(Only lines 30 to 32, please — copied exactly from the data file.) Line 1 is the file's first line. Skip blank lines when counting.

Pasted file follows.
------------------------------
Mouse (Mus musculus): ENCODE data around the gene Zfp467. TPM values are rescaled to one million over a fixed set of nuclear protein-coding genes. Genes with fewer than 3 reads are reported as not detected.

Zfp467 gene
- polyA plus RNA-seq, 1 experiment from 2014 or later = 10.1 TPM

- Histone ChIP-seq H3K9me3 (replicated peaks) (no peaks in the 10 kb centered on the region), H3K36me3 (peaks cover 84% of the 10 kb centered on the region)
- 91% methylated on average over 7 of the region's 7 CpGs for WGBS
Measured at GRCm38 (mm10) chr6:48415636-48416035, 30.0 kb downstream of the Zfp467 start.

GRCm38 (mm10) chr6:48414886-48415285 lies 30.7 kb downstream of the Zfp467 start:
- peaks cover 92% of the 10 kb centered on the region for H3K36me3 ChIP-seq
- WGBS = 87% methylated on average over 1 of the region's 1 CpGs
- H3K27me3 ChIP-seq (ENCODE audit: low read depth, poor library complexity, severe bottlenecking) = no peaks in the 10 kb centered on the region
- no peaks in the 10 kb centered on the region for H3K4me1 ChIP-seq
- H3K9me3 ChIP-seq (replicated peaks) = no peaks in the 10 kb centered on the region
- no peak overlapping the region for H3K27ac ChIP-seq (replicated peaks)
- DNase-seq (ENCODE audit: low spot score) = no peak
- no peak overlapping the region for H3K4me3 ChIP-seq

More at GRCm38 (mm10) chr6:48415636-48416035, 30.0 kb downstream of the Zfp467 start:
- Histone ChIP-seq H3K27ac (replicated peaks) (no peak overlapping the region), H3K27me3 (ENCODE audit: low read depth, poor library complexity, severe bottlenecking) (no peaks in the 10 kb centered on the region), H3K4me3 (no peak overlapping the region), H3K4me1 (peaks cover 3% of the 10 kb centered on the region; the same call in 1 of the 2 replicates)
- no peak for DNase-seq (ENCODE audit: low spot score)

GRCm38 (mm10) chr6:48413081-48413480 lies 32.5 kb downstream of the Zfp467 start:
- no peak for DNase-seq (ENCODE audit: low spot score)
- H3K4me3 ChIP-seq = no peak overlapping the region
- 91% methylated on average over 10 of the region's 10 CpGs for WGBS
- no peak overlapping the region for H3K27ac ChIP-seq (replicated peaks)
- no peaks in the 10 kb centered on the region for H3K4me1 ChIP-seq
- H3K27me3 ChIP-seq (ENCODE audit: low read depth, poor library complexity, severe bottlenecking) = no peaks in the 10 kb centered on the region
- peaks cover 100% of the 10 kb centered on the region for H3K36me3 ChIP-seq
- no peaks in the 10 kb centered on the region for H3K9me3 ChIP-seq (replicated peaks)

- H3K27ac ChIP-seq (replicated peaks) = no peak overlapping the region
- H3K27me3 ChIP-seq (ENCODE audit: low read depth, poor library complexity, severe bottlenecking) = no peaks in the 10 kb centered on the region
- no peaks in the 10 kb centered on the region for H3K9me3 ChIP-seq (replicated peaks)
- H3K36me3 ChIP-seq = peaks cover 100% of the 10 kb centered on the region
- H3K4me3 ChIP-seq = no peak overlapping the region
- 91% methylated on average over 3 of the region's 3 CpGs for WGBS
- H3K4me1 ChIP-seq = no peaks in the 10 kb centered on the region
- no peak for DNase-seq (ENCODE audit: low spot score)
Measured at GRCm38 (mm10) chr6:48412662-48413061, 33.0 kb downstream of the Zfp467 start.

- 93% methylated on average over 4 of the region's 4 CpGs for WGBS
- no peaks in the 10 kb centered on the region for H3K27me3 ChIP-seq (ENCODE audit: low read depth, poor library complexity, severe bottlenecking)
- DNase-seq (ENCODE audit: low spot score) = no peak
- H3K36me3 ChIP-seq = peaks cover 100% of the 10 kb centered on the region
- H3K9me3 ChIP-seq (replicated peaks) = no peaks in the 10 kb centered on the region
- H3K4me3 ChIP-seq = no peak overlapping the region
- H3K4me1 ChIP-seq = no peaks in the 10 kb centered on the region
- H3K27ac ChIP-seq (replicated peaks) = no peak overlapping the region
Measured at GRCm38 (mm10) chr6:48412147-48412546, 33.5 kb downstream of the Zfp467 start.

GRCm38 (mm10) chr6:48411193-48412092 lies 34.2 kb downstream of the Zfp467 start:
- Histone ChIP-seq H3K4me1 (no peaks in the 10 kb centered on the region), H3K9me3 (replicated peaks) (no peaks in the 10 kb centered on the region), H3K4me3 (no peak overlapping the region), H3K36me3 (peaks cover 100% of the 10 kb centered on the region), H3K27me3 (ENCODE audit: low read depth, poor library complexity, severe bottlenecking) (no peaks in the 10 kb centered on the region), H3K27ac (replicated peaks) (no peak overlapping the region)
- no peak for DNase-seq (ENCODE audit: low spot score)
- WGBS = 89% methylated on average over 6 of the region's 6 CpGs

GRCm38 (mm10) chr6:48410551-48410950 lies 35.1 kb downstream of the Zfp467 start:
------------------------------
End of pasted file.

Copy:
- no peaks in the 10 kb centered on the region for H3K9me3 ChIP-seq (replicated peaks)
- H3K36me3 ChIP-seq = peaks cover 100% of the 10 kb centered on the region
- H3K4me3 ChIP-seq = no peak overlapping the region